• In general, bankers, lawyers and insolvency professionals feel that the delays in resolutions are crippling what promised to be a law with strict time lines.
  • The above reasons are causing a big hurdle for the resolutions professionals who sometimes have to continue the management even in absence of regular payments.



The MSME Factor:

  • As per the CIRP/ liquidation procedure, MSME suppliers are categorised as ‘Operational Creditors’ which usually leaves them out of the decision making process in CIRP. As per the current law, there is no clear demarcation between MSMEs and other operational creditors who are all clubbed into a single category for payment of the liquidation value. However, there have been cases wherein the liquidation value is negligible and hence MSMEs practically get nothing and continue to operate in a precarious environment despite the IBC.
  • The large businesses which are undergoing the CIRP process have led to a temporary credit disruption for the MSMEs, which might potentially lead to their liquidation.

Synchronisation of MCA with IBC:
A practical issue being faced by the insolvency professionals in managing the compliances with ROC is that the website forms have not been updated to accommodate the provisions of IBC. For all filings, the digital signatures of a director or KMP is required for final submission. No such option for an insolvency professional (IRP/RP/ Liquidator) has been provided. This poses a challenge especially in cases where the directors are non-cooperative which then leads to a non-compliance of filing. Since the powers of the board stand suspended, in most cases the board meetings also are not conducted.

Overriding effect of IBC:
Section 238 gives provisions of IBC, an overriding effect over any other inconsistent laws. Even with the clarities available, the investigating agencies and statutory authorities attach the assets of the corporate debtor posing a bottleneck in the process and more litigations.

The way forward
The apex court’s judgments in the matters of Essar Steel India Limited and Swiss Ribbons have been path-breaking and have helped tie several loose ends. It has put the committee of creditors back in the driver’s seat for distribution under a resolution plan, reinforced the superior position of the secured creditors, and extended the outer limit for completion of CIRP proceedings to 330 days from the insolvency commencement date.
To make the Code more robust, mentioned amendments have been introduced in the recent past:
• The Insolvency and Bankruptcy Code (Second Amendment) Bill, 2019 • The Insolvency and Bankruptcy Code (Amendment) Bill, 2019 • The Insolvency and Bankruptcy (Insolvency and Liquidation Proceedings of Financial Service Providers and Application to Adjudicating Authority) Rules, 2019 • The Insolvency and Bankruptcy (Application to Adjudicating Authority for Insolvency Resolution Process for Personal Guarantors to Corporate Debtors) Rules, 2019 & The Insolvency and Bankruptcy (Application to Adjudicating Authority for Bankruptcy Process for Personal Guarantors to Corporate Guarantors) Rules, 2019.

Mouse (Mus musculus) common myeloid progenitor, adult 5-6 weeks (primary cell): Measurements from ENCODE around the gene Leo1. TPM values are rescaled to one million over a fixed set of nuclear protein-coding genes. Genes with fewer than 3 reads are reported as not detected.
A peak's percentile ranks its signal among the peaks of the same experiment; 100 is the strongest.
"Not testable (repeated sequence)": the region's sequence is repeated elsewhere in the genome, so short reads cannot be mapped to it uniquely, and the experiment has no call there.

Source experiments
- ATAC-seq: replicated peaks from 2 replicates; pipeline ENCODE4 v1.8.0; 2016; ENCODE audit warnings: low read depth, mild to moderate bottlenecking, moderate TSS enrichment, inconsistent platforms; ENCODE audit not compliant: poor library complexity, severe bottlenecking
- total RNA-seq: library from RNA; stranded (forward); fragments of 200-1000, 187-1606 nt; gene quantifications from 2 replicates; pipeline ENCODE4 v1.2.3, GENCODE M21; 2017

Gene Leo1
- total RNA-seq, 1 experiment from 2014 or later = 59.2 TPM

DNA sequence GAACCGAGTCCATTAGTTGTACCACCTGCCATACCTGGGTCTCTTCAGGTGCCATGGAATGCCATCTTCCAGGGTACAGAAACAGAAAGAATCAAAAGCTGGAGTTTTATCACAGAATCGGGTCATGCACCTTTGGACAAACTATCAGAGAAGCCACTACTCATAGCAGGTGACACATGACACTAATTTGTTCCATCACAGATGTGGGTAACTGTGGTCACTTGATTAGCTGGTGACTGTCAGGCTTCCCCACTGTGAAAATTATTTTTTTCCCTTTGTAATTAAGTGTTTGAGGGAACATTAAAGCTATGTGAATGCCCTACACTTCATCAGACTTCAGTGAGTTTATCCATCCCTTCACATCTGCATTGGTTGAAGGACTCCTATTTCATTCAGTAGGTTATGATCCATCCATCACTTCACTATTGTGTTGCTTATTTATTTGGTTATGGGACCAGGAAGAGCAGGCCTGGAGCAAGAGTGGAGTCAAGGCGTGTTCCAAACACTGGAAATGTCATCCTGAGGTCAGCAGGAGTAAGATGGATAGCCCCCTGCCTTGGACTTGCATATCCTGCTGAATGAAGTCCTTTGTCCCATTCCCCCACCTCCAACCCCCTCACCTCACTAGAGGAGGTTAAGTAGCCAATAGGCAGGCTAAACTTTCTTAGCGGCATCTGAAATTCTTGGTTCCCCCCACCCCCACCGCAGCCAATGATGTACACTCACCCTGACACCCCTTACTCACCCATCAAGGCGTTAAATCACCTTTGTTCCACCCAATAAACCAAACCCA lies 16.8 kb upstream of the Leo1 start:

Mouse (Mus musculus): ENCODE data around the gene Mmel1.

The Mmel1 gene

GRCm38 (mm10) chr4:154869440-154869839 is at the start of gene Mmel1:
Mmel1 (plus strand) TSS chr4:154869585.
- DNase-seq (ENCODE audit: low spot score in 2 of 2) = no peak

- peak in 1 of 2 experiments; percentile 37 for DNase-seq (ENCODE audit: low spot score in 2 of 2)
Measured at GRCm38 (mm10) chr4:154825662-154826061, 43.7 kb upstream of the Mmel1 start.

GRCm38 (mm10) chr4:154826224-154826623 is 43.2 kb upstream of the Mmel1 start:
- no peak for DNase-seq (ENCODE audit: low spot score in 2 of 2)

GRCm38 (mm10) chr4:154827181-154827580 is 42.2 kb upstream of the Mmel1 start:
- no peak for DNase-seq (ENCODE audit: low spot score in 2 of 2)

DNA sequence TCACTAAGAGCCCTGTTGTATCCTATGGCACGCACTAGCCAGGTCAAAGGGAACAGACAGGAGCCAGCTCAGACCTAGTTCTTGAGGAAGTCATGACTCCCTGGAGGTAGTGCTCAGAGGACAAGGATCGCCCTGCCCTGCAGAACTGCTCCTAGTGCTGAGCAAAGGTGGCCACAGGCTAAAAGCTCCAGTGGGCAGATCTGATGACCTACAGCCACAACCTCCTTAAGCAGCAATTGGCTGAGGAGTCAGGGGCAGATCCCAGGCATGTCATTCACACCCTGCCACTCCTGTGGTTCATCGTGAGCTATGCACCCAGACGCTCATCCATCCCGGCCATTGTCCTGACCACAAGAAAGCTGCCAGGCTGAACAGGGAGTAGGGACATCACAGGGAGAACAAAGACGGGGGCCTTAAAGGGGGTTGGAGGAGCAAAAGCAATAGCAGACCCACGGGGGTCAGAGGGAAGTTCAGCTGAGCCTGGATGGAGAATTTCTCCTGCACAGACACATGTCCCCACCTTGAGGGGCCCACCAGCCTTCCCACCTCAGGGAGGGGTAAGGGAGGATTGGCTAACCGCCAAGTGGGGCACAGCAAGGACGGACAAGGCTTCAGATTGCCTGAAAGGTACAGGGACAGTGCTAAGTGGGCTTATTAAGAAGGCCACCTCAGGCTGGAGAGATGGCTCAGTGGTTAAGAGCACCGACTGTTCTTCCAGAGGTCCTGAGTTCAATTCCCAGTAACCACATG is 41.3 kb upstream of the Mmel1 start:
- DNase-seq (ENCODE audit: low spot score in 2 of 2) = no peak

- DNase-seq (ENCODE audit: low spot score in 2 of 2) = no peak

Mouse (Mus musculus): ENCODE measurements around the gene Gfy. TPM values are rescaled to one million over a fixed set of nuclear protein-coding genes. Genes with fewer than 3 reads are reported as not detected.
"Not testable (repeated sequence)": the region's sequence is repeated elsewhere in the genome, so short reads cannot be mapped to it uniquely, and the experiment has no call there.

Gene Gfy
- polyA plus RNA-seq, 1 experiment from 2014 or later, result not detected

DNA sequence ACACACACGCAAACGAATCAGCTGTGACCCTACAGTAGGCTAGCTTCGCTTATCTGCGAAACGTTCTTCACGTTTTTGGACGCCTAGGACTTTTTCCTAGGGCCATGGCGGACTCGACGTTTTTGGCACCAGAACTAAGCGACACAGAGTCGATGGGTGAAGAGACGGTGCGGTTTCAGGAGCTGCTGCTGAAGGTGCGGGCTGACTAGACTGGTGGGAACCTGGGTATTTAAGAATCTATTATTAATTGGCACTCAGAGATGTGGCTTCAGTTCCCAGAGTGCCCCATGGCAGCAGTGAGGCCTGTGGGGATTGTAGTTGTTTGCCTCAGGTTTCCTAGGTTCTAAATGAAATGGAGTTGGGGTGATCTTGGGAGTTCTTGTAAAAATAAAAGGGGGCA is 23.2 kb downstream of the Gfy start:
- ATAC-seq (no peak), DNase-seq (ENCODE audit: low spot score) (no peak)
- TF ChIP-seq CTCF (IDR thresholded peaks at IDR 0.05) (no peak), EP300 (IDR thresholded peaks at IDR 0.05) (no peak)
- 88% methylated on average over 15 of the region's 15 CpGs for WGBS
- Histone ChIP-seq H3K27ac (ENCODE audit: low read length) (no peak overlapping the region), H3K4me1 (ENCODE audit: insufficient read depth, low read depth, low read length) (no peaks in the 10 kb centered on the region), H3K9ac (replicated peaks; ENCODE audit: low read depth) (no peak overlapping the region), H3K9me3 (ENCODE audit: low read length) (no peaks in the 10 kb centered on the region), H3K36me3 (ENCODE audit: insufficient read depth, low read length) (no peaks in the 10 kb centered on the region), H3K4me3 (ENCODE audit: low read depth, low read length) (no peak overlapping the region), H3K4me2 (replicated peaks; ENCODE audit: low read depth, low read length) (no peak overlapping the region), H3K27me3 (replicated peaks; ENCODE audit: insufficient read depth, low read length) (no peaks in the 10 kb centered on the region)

Having said that, the following is needed to make IBC more robust and beneficial:

Strengthen the judicial framework:
Although the benches of the adjudicating authority have been increased in the recent past, the ground picture reflects a slow movement as petitions at various stages including for liquidation are pending even for a hearing at various benches. There is an urgent need to release the ageing of such applications as well in the public domain.

More power to the insolvency professional:
The interim resolution professional/ resolution professional/ liquidator in the real world is a lone warrior who needs to constantly fight the legal battles, manage the corporate debtors, keep the pace with the regulatory timelines and be answerable to the frequent queries, data requests from the regulators, despite getting no/ irregular payments in most cases. The board needs to go smooth on the insolvency professionals to make the profession more attractive else it may lose its sheen soon.

To summarise, despite the shortcomings, IBC has instilled a sense of urgency among the stakeholders to resolve the bad loans. With a more powerful infrastructure, close watch on the conclusions and frequent fine-tuning of the regulations, the IBC should bring a good structural change and pave way for a strong banking system. The journey has just started and it will get more fine-tuned and clearer as we proceed further.

Sethurathnam Ravi isfounder and managing partner at Ravi Rajan & Co. and former chairman of Bombay Stock Exchange.